The Ergobaby Aerloom is a carrier so lightweight it feels like wearing air – at least that’s how it’s marketed. And it’s not just about being light. The built-in airflow is mean to eliminate those sweaty struggles on those summer strolls – just breezy, comfy cuddles. It’s also a super lightweight carrier which makes it great for travel.
Does it live up to these claims? I have tried SO many carriers, friends, and these are my honest thoughts after testing the Ergobaby Aerloom:
The Lightweight Nature of the Aerloom:
The idea behind the Aerloom is that it is both lightweight and promotes breathability with the fabric design. It’s made from Ergobaby’s patented Formaknit, which is meant to stretch and move with your body. Ergobaby sent me the carrier to test out, and while I really like it, there are both pros and cons to consider.
The Aerloom is Ergobaby’s carrier meant for parents on the go, who might be using this in warmer climates or potentially hiking or doing other activities with a baby where air flow would be helpful.
In my experience, the air flow piece can be important for both parties, particularly if it’s hot. I’ve had carriers made of velvet, mesh, cotton, and this Formaknit, and you certainly wouldn’t want to use velvet in hot conditions, for example.
That said, having tried many brands, I wouldn’t say any soft carrier is particularly heavy, and they’re all quite portable.
The Aerloom is made from 87% Recycled Polyester (GRS-Certified), 13% Nylon, and the waistbelt lining is 100% cotton (OEKO-TEX Standard 100 certified).
The Aerloom indeed has a unique fabric I haven’t felt anywhere before. When I looked at it online, I thought that the fabric would almost be like a soft crochet. However, when I received it, I realized that it is much more firm/sturdy.
I suppose this isn’t a bad thing, and thankfully it’s still soft enough not to chafe inner thighs or faces. My older Ergobaby Omni mesh 360 had to have some burp cloths around my little guy’s legs and face due to this issue. All that said, the softest carriers I’ve used are Artipoppe, I’m just not the biggest fan of them in forward carry mode. Read my Ergobaby vs. Artipoppe comparison.
I do like that it’s made from recycled polyester. Of course, the most eco-friendly way to get a baby carrier is to buy a secondhand one, but in lieu of that buying one made from recycled materials is great!
Ergobaby Aerloom Fit:
The design and fit of the carrier is also quite unique and, well, interesting. It took me a second to understand that the straps tuck underneath the front of the carrier rather than fastening to the side. The fit is essentially the same though.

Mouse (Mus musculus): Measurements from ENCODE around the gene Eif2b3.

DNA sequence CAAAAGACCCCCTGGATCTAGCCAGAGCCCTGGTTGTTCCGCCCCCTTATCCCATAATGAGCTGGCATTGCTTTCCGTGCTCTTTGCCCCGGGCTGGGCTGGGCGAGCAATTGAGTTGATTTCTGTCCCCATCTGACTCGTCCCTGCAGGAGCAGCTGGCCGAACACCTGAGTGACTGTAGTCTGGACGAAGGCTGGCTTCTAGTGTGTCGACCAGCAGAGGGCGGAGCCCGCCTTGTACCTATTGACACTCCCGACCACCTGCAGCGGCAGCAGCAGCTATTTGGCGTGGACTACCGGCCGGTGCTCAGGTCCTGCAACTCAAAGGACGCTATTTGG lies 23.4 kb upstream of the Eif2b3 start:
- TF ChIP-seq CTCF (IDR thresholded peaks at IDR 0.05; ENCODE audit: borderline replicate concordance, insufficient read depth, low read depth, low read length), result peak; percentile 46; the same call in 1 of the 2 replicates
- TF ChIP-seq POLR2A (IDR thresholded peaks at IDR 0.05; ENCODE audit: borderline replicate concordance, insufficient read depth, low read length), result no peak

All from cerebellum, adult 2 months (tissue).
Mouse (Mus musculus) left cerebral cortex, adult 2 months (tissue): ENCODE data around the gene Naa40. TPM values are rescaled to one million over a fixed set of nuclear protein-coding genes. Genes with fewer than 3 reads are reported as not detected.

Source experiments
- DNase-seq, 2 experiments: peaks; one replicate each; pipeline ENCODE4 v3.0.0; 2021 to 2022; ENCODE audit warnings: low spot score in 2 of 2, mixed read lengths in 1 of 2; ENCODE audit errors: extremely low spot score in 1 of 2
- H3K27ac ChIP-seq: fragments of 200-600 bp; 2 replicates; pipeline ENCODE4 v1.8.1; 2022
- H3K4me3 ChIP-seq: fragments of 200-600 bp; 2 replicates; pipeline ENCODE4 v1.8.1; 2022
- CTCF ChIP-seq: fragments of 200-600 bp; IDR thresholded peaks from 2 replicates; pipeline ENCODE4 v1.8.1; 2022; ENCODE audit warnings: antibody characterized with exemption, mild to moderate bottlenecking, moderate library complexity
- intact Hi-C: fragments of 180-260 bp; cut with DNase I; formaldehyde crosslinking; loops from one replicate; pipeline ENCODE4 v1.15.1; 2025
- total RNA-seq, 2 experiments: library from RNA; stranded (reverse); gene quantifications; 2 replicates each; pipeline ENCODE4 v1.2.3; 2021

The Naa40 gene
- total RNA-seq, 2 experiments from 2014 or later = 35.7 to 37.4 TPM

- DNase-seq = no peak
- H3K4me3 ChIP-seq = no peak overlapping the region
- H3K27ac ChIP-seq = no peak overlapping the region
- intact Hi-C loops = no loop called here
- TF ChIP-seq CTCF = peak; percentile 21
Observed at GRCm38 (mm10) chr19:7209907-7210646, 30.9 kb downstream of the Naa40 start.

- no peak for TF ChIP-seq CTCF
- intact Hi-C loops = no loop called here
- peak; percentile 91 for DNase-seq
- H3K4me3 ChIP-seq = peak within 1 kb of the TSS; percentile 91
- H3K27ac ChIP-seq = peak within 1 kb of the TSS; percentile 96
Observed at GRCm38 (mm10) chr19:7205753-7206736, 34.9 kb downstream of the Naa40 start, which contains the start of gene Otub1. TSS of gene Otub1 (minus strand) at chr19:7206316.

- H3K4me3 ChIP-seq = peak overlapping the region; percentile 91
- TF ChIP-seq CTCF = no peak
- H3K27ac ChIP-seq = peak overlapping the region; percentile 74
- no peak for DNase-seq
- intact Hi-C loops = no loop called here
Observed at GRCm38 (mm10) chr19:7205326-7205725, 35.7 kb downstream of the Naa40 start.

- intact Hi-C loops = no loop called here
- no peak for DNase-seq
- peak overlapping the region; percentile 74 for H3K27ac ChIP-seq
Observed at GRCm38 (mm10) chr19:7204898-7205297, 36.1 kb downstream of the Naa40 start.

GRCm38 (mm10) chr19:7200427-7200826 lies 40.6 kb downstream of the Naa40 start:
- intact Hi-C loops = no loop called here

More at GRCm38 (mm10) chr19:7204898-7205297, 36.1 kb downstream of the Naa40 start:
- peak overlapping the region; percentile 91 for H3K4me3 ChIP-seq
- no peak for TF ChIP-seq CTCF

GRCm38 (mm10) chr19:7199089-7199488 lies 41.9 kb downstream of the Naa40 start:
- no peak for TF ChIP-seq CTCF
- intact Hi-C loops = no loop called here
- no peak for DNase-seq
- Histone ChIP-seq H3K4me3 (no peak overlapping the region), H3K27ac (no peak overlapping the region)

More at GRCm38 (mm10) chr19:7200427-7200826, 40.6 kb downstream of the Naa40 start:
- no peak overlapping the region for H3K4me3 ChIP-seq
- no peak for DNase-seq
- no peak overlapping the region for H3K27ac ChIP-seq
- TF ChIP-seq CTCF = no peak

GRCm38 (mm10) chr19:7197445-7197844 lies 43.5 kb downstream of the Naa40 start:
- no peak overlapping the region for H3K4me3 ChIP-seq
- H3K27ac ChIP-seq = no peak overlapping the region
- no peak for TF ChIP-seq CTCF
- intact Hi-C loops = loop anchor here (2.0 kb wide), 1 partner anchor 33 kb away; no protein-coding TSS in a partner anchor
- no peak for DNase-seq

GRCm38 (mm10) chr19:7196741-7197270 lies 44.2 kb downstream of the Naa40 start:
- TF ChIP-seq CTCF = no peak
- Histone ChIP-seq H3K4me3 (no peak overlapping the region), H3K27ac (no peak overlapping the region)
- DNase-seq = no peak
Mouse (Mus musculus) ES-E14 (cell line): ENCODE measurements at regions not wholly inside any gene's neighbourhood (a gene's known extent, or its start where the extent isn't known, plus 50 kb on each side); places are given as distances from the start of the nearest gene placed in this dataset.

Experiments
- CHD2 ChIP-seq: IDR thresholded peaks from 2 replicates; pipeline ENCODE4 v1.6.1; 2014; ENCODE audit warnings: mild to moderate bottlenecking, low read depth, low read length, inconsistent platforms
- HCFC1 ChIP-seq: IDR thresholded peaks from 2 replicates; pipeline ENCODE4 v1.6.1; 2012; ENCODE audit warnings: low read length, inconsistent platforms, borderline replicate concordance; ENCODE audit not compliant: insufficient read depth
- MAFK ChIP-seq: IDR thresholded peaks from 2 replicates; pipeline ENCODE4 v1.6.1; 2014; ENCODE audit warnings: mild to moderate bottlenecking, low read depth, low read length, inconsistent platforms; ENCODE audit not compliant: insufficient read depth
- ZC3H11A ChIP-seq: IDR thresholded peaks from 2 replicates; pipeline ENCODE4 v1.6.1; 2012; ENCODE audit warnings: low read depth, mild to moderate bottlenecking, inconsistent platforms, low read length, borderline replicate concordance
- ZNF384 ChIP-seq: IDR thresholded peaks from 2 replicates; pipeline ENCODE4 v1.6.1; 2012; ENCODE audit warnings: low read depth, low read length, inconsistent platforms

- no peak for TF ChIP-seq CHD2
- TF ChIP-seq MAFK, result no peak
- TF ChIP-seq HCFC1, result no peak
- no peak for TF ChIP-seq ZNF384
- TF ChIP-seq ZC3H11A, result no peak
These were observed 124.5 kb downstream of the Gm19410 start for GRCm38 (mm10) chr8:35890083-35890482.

If you have your baby on the front and facing towards you, it will be a lot like a standard carrier and is appropriate for avoiding hip dysplasia.
If you have the baby facing forward, it’s easy to adjust by just pulling the fabric straps. I like this so much better than the front carry on the Artipoppe, which requires an insert and just doesn’t seem that comfortable for my little guy.
Is also quite simple and doesn’t require a whole bunch of adjustments like the Artipoppe does. I like this most about Ergobaby carriers – they are really easy to adjust for multiple carrying modes and don’t require any kind of extra attachments. However, there is one big thing I don’t like about the Aerloom – the straps cannot cross in the back.
The Ergobaby carriers are designed to loop over each shoulder and fasten with a connecting strap in the back. You need to be pretty flexible in the shoulders to be able to strap it yourself, which I am, so it’s not a problem for me. I don’t think my husband could do it, though.
This wouldn’t be such a big deal if it were comfortable, but in my opinion, it’s really not. Some of the other carriers can still be crossed in the back (as can the Artipoppe), which I greatly prefer.
This is because the carrier is meant to fully form to your back, but I find that this particular carrying mode for me is just not workable. For some people it might not be as big of a deal, but I just don’t like it. If you already know this isn’t an issue for you, happy days! Alternatively, here are some other Ergobaby carriers that are great: